[0065] The cut or cauterized cervix (hysterectomy) or portion of the uterus (myomectomy) may then be sutured and/or contacted with an absorbable hemostat material (e.g., structured non-woven material (SNoW)--Ethicon). Then, an adhesion barrier (Gynecare INTERCEED--Ethicon) may be placed over the cut or cauterized surface of the cervix or uterus in order to prevent excessive scar tissue formation and/or adhesion of the cut or cauterized surface to internal organs.

[0066] Of course, the aforementioned examples of the methods are exemplary only. The collective device can be used in connection laparoscopic procedures used to remove organ or tissue from any internal cavities of a human or animal.

[0067] Methods of using an Endo-Field TV collection device 300 are also provided. A sterile Endo-Field TV collection device 300 (without a surgical communication 308 connected thereto) is either rolled or folded along its longest edge so that the rolled or folded Endo-Field collection device 300 can pass through a trocar (15 mm, 12 mm, or other size). Positive air pressure is placed in the peritoneal cavity to distend the abdomen with air to provide an open space in the peritoneal cavity in which to perform the procedure. Using a surgical cautery device or other cutting device, the uterus may be removed along with a portion of the cervix at the cervical stump or other location around the cervix. The Endo-Field TV collection device 300 (without a surgical communication 308 connected thereto) can be placed into the peritoneal cavity through a trocar positioned through the os of the cervix (with uterus removed), or, alternatively, the Endo-Field TV collection device 300 (without a surgical communication 308 connected thereto) can be passed into the peritoneal cavity through a trocar in the abdominal wall either before or after the uterus is separated from the cervix.

[0068] The Endo-Field TV collection device 300 is then deployed internally within the peritoneal cavity in a similar manner as the Endo-Field collection device 200 using laparoscopic or other grippers to unroll/unfold the Endo-Field TV collection device 300 and then place the open Endo-Field TV collection device 300 in position in the peritoneal cavity that substantially covers a significant portion of the peritoneal cavity. Flexible stays 224 can be used to maintain the Endo-Field TV collection device 300 in a desired open position. If present, tabs 228 may be used with grippers or other devices to anchor the Endo-Field TV collection device 300 to the wall of the peritoneal cavity.

[0069] The communications 302, 307 of the Endo-Field TV collection device 300 is positioned over the cervix. A trocar (15 mm, 12 mm, or other size) may be inserted through the os of the cervix and the communications 302, 307 into the peritoneal cavity. In an embodiment, a Morcellation device is passed through the trocar and communications 302, 307 into the Endo-Field TV communication device 300 with reinforcement film 306 that forms a seal with the Morcellation device.

[0070] In an alternative embodiment, the flexible ring 312 of a surgical communication 308 (e.g., Alexis wound protector/retractor, Applied Medical) is passed through the os of the cervix and the communications 302, 307 into the Endo-Field TV collection device 300. The flexible ring 312 is positioned against the inner surface of the Endo-Field TV collection device 300 such that it is fully expanded into its ring shape. The other end of the surgical communication 308 (inside or outside of the vagina) is pulled so that the end of the surgical communication 308 with the flexible ring 312 is resting tightly on top of, and overlapping well beyond, the communications 302, 307 of the Endo-Field TV collection device 300. This configuration creates a seal between the surgical communications 302, 307 and the bottom 216 of the Endo-Field TV collection device 300.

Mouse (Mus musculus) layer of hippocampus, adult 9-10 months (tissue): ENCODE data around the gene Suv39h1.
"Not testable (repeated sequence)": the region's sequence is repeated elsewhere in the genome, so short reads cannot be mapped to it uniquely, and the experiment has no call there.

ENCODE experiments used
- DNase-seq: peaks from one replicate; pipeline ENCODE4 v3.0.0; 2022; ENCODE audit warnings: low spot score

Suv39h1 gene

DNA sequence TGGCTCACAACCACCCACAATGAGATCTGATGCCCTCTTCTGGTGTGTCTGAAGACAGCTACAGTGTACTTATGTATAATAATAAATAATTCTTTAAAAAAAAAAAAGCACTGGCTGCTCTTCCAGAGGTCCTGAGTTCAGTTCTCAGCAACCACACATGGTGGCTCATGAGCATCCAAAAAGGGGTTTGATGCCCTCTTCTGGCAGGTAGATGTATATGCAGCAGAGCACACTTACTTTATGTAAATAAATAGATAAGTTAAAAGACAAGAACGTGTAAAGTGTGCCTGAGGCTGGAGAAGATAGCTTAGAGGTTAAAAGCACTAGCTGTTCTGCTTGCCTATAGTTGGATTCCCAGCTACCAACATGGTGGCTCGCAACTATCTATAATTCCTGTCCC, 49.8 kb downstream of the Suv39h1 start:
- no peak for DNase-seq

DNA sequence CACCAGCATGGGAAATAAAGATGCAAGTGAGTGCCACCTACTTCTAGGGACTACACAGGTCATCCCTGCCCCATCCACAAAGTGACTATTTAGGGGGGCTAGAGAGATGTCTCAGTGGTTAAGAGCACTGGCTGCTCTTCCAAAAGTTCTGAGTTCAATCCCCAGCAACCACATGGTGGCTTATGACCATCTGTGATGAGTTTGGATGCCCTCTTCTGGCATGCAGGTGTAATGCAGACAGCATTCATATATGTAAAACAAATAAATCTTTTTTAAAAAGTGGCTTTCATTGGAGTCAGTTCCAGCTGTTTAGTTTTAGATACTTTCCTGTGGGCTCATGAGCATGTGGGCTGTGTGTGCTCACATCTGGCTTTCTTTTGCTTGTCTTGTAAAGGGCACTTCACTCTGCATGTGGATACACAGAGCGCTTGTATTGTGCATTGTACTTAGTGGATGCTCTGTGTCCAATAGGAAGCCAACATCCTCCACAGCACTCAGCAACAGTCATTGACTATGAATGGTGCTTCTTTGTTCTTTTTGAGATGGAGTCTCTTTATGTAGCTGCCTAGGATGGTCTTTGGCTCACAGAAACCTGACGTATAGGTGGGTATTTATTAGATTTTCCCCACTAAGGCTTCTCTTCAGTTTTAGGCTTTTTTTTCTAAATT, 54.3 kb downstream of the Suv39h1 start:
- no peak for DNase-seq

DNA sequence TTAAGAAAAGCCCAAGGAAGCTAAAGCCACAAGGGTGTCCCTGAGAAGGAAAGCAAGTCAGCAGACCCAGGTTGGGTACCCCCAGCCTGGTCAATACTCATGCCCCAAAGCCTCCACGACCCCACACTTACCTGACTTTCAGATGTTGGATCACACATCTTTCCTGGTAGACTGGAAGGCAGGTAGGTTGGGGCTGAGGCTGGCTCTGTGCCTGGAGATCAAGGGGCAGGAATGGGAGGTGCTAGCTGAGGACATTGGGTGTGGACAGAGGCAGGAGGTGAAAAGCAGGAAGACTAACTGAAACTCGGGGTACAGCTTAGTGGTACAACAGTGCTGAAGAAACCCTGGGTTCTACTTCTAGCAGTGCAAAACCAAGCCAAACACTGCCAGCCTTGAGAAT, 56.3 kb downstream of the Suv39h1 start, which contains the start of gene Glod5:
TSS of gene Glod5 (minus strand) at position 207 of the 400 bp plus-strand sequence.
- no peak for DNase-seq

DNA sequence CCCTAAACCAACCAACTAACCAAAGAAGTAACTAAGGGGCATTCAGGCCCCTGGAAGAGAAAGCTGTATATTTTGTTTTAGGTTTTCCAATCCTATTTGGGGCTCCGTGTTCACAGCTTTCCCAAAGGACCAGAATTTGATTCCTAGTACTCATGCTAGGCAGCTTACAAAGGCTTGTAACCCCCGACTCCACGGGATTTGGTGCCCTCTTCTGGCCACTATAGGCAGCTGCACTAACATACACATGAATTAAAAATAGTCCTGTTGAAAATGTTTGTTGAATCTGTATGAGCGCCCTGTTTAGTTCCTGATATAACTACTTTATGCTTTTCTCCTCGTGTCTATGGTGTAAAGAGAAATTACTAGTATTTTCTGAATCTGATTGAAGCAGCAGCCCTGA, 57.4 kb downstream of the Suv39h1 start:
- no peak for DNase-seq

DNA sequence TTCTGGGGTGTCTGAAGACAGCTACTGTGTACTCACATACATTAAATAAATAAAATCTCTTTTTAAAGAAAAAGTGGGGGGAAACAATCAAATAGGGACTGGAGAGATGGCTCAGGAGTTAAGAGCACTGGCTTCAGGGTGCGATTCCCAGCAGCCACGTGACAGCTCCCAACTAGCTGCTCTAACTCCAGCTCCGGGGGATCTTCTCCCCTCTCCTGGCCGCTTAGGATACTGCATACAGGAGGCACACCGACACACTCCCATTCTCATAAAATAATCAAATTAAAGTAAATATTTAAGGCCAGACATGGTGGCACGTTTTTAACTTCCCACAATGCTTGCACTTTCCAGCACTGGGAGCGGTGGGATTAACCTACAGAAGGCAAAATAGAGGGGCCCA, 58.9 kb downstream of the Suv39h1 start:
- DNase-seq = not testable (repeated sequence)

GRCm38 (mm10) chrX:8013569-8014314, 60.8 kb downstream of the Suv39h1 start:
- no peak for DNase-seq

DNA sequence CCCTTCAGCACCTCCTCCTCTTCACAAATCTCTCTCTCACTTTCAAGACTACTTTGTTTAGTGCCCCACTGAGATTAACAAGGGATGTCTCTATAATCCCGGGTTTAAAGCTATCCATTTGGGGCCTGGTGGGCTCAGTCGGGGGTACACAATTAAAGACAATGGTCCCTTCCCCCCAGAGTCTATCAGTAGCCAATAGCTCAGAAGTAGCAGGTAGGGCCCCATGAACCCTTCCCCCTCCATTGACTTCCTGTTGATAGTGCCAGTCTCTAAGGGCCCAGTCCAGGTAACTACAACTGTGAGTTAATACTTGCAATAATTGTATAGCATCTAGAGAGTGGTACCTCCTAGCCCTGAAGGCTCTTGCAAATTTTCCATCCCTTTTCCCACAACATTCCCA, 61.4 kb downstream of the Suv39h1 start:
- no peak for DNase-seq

[0071] With the Endo-Field TV collection device 300 positioned in a desired location in the peritoneal cavity, the next step is to place the uterus in the collection device 300 and then use a morcellator (Ethicon) inserted through the surgical communication 308 into the peritoneal cavity to remove the uterus. During Morcellation, blood and tissue that may fall or spray from the morcellator is collected in the Endo-Field TV collection device 300, and then the blood and tissue resting in the Endo-Field TV collection device 300 is later removed from the peritoneal cavity using the Morcellator, suction device, and/or other surgical device. Finally, the Endo-Field TV collection device 300 is removed from the peritoneal cavity by pulling the surgical communication 308 and the Endo-Field TV collection device 300 through the os of the cervix and out of the vagina.

[0072] Alternatively, the surgical communication 308 can be removed through the os of the cervix and the vagina, while the Endo-Field TV collection device 300 is removed through a trocar positioned through the abdominal wall or in the os of the cervix. The cut or cauterized cervix may be sutured and/or contacted with an absorbable hemostat material (structured non-woven material (SNoW)--Ethicon). An adhesion barrier (Gynecare INTERCEED--Ethicon) may also be placed over the cauterized surface of the cervix in order to prevent excessive scar tissue formation and/or adhesion of the cut or cauterized surface to internal organs.

[0073] Throughout all procedures in which the collection device 100 is being used, the surgeon and assistants should implement measures to maintain a sterile field while observing the surgical aseptic technique.

[0074] While the invention is described in conjunction with specific embodiments, many alternatives, modifications, permutations, and variations will become apparent to those skilled in the art in light of the foregoing description. Accordingly, it is intended that the invention embraces all such alternatives, modifications, permutations, and variations as falling within the scope of the claims below.